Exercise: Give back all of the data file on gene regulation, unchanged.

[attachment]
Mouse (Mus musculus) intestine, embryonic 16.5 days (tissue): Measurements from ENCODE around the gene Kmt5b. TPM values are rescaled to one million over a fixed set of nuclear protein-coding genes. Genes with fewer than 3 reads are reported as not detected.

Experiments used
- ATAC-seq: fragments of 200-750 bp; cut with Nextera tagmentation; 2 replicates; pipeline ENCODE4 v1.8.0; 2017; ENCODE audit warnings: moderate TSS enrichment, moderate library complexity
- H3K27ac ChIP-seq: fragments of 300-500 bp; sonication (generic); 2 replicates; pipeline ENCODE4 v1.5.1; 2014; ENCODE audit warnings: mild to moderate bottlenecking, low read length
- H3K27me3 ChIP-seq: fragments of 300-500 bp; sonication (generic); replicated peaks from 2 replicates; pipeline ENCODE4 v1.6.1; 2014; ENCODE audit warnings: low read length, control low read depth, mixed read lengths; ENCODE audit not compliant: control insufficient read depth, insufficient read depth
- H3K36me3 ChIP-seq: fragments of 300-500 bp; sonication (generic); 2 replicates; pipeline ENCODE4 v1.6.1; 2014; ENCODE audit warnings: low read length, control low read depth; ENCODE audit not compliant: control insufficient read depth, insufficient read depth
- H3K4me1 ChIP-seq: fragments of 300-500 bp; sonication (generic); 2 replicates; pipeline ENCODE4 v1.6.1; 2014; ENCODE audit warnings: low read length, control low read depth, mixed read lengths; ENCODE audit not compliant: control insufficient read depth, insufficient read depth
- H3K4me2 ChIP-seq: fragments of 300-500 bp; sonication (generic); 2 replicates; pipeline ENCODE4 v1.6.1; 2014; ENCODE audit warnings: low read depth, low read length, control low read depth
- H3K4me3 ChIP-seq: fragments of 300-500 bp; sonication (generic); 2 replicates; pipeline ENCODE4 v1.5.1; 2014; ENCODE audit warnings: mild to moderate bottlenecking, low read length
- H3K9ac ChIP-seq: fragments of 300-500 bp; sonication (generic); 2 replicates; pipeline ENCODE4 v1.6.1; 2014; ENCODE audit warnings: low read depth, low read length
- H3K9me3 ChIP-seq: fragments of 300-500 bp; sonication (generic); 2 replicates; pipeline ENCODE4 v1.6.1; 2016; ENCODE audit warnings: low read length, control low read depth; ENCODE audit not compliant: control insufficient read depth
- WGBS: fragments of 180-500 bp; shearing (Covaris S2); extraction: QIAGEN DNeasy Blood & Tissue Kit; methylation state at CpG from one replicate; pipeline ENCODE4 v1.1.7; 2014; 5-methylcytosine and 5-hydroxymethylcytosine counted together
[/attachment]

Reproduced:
Mouse (Mus musculus) intestine, embryonic 16.5 days (tissue): Measurements from ENCODE around the gene Kmt5b. TPM values are rescaled to one million over a fixed set of nuclear protein-coding genes. Genes with fewer than 3 reads are reported as not detected.

Experiments used
- ATAC-seq: fragments of 200-750 bp; cut with Nextera tagmentation; 2 replicates; pipeline ENCODE4 v1.8.0; 2017; ENCODE audit warnings: moderate TSS enrichment, moderate library complexity
- H3K27ac ChIP-seq: fragments of 300-500 bp; sonication (generic); 2 replicates; pipeline ENCODE4 v1.5.1; 2014; ENCODE audit warnings: mild to moderate bottlenecking, low read length
- H3K27me3 ChIP-seq: fragments of 300-500 bp; sonication (generic); replicated peaks from 2 replicates; pipeline ENCODE4 v1.6.1; 2014; ENCODE audit warnings: low read length, control low read depth, mixed read lengths; ENCODE audit not compliant: control insufficient read depth, insufficient read depth
- H3K36me3 ChIP-seq: fragments of 300-500 bp; sonication (generic); 2 replicates; pipeline ENCODE4 v1.6.1; 2014; ENCODE audit warnings: low read length, control low read depth; ENCODE audit not compliant: control insufficient read depth, insufficient read depth
- H3K4me1 ChIP-seq: fragments of 300-500 bp; sonication (generic); 2 replicates; pipeline ENCODE4 v1.6.1; 2014; ENCODE audit warnings: low read length, control low read depth, mixed read lengths; ENCODE audit not compliant: control insufficient read depth, insufficient read depth
- H3K4me2 ChIP-seq: fragments of 300-500 bp; sonication (generic); 2 replicates; pipeline ENCODE4 v1.6.1; 2014; ENCODE audit warnings: low read depth, low read length, control low read depth
- H3K4me3 ChIP-seq: fragments of 300-500 bp; sonication (generic); 2 replicates; pipeline ENCODE4 v1.5.1; 2014; ENCODE audit warnings: mild to moderate bottlenecking, low read length
- H3K9ac ChIP-seq: fragments of 300-500 bp; sonication (generic); 2 replicates; pipeline ENCODE4 v1.6.1; 2014; ENCODE audit warnings: low read depth, low read length
- H3K9me3 ChIP-seq: fragments of 300-500 bp; sonication (generic); 2 replicates; pipeline ENCODE4 v1.6.1; 2016; ENCODE audit warnings: low read length, control low read depth; ENCODE audit not compliant: control insufficient read depth
- WGBS: fragments of 180-500 bp; shearing (Covaris S2); extraction: QIAGEN DNeasy Blood & Tissue Kit; methylation state at CpG from one replicate; pipeline ENCODE4 v1.1.7; 2014; 5-methylcytosine and 5-hydroxymethylcytosine counted together